# Generalization performance in Bayesian errors-in-covariates model

I'm working on a model with this basic structure: The square nodes are data, and the round nodes are parameters and/or latent variables. The left plate represents the "training observations" we actually use for posterior calculations, and the right plate (with all the tildes) represents future "unseen observations".

It's basically an errors-in-covariates model: regress $$Y$$ on the unknown predictors $$f$$, for which we have proxy observations $$X$$. A relevant example of such a structure would be functional linear regression - in that case, $$X_i$$ is a vector of noisy observations from the unknown smooth function $$f_i$$, the parameter $$\tau$$ controls the smoothness of all $$f$$'s, and we have $$Y_i = \int f_i(t) \beta(t) \mathrm{d}t$$.

I'm struggling with the best way to measure predictive performance with this structure. The usual QOI would be the posterior predictive distribution

\begin{align} \mathbb{P}\left(\tilde{Y} \mid \tilde{X}, X, Y\right) = \int \mathbb{P}\left(\tilde{Y} \mid \tilde{f}, \beta\right) \mathbb{P}\left(\tilde{f}, \beta, \tau \mid \tilde{X}, X, Y\right) \mathrm{d}\tilde{f} \mathrm{d} \beta \mathrm{d} \tau. \end{align}

However, due to the shape of the DAG, in the PPD we'd have to account for posterior dependence between $$\tau$$ and $$\tilde{X}$$, so we'd no longer be measuring with respect to "completely unseen" future data. I think a more relevant quantity would be

\begin{align} \int \mathbb{P}\left(\tilde{Y} \mid \tilde{f}, \beta\right) \mathbb{P}\left(\tilde{f} \mid \tau,\tilde{X}\right) \mathbb{P}\left(\beta, \tau \mid X, Y\right) \mathrm{d}\tilde{f} \mathrm{d} \beta \mathrm{d} \tau. \end{align}

This way, the global parameters are only conditional on the training data and don't "see" the new $$\tilde{X}$$'s. There's just a couple problems I see with this idea:

1. I'm not sure if this quantity has any meaning in terms of the DAG structure.

2. Estimating this with Monte Carlo is challenging since I'm using HMC as implemented in Stan, and with the rest of this structure there's not really a way to get samples from the possibly-intractable $$\mathbb{P}\left(\tilde{f} \mid \tau,\tilde{X}\right)$$.

Regarding #2, in practice I'd be doing leave-one-out cross-validation, so in one fold the validation data in the right plate would consist of a single observation. Following this paper, I could run HMC with all the data and use importance sampling to estimate the LOO-CV score for the "unseen" observation, with weights given by

\begin{align} \frac{\mathbb{P}\left(\tilde{f} \mid \tau,\tilde{X}\right)\mathbb{P}\left(\tau, \beta \mid X, Y\right)}{\mathbb{P}\left(\tilde{f}, \beta, \tau \mid X, Y, \tilde{X}, \tilde{Y} \right)} \propto \frac{1}{\mathbb{P}\left(\tilde{Y} \mid \tilde{f}, \beta\right)\mathbb{P}\left(\tilde{X} \mid \tau\right)}. \end{align}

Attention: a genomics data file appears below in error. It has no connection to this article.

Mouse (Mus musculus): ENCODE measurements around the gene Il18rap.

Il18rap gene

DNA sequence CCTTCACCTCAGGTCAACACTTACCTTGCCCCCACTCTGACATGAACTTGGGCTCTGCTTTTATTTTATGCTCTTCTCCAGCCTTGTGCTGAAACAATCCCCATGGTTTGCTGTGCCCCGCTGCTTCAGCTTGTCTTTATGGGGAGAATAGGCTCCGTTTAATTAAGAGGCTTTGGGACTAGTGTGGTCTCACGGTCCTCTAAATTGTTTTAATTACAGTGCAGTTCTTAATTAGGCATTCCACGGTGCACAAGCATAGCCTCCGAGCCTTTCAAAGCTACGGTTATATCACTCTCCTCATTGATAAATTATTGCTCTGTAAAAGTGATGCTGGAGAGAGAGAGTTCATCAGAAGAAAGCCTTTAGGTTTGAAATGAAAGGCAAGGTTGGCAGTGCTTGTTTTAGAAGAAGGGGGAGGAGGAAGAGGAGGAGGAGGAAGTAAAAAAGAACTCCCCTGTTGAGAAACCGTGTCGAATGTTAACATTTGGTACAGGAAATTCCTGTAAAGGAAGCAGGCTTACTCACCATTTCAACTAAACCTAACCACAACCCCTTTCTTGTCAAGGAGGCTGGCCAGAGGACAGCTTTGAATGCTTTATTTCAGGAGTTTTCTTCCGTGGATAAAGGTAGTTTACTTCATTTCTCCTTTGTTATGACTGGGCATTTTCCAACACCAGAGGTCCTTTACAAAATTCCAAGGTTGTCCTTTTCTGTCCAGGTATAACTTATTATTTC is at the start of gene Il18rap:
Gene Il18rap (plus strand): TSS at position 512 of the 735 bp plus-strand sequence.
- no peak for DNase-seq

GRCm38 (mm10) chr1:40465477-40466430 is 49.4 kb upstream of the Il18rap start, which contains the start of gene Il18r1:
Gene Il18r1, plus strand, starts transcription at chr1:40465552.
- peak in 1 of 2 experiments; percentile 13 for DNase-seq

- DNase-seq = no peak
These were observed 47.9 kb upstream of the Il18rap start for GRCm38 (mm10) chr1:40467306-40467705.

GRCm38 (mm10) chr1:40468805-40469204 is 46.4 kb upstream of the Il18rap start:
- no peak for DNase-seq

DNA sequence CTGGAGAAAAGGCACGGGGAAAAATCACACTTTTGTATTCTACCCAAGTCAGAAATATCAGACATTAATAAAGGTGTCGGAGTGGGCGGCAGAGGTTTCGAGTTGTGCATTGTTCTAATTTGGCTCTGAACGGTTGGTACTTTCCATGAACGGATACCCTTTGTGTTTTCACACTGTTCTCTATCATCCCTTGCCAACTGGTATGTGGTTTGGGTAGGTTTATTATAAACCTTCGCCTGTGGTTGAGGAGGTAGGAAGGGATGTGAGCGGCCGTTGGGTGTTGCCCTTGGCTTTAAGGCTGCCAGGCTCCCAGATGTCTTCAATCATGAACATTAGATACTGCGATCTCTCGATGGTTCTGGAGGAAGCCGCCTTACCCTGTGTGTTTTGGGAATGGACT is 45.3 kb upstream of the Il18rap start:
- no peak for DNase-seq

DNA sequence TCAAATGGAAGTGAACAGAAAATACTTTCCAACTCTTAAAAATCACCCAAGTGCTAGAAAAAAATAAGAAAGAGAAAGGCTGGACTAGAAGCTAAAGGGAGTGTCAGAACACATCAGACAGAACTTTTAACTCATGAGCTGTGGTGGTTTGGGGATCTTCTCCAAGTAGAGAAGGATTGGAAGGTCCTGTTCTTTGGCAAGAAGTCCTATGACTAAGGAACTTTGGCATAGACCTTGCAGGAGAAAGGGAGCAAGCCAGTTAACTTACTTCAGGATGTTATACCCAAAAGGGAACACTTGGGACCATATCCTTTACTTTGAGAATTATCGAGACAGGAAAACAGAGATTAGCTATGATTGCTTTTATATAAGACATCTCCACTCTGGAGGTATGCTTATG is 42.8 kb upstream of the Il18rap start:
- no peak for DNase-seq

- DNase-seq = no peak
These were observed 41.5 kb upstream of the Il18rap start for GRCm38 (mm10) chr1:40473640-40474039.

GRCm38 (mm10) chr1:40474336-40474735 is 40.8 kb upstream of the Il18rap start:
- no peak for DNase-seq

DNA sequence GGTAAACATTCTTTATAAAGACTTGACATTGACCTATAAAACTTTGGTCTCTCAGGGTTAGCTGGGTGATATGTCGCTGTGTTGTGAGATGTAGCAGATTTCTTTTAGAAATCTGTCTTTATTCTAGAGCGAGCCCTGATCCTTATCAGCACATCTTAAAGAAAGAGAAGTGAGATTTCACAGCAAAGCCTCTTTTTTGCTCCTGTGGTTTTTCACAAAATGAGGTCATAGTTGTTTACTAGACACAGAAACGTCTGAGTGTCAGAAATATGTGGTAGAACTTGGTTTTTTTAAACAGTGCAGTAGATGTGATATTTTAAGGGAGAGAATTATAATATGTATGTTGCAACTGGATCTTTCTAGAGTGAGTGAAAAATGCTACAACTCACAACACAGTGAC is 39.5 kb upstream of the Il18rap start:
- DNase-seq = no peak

The only issue here is we'd have to do a second layer of Monte Carlo approximation $$\mathbb{P}\left(\tilde{X} \mid \tau\right) \approx \frac{1}{T}\sum_{t=1}^T \mathbb{P}\left(\tilde{X} \mid \tilde{f}_t \right)$$, with prior samples $$\tilde{f}_t \sim \mathbb{P}\left(\tilde{f} \mid \tau\right)$$. Is that a reasonable thing to do?

I realize this is a bit of a long post, but any help is greatly appreciated.

## 1 Answer

The way you have drawn the DAG, the outcomes are conditionally independent of the predictors. So, the relevant quantity is still the posterior predictive distribution, it is just that the predictors only affect it through the posterior distribution of the unknown function. So, conceptually the steps to repeat are

1. Draw $$\tau$$ and $$\beta$$ from the posterior distribution
2. For each $$i \in \{1, \dots, \tilde{N}\}$$ draw $$\tilde{f_i}$$ from the prior distribution conditional on the posterior realization of $$\tau$$ and $$\beta$$ in step (1)
3. For each $$i \in \{1, \dots, \tilde{N}\}$$ draw $$\tilde{Y_i}$$ from the distribution used for the likelihood but now conditional on the posterior realization of $$\tilde{f_i}$$.

But even if you needed to condition on the predictors in some other model, they could be drawn from a posterior predictive distribution as well.

• Hi Ben, Thanks for the response. The problem as I see it is that the posterior draws for $\tau$ will be different when $\tilde{X}$ is included, so that $\mathbb{P}\left(\beta, \tau \mid X, Y\right) \neq \mathbb{P}\left(\beta, \tau \mid \tilde{X},X, Y\right)$. Thus, I'd have to include the "future" predictors in any model training, which is why I'm not sure about using it as a measure of performance for data that's supposed to be unseen. – ShaunMcD Feb 26 at 21:47
• Regarding your steps (couldn't fit this in the other comment with the character limit), for Step 1 do you mean the posterior given the training data, or with $\tilde{X}$ as well? Either way, I'm not sure I see how this would lead to the PPD, especially since you use prior samples of $\tilde{f}$ in Step 2. – ShaunMcD Feb 26 at 21:56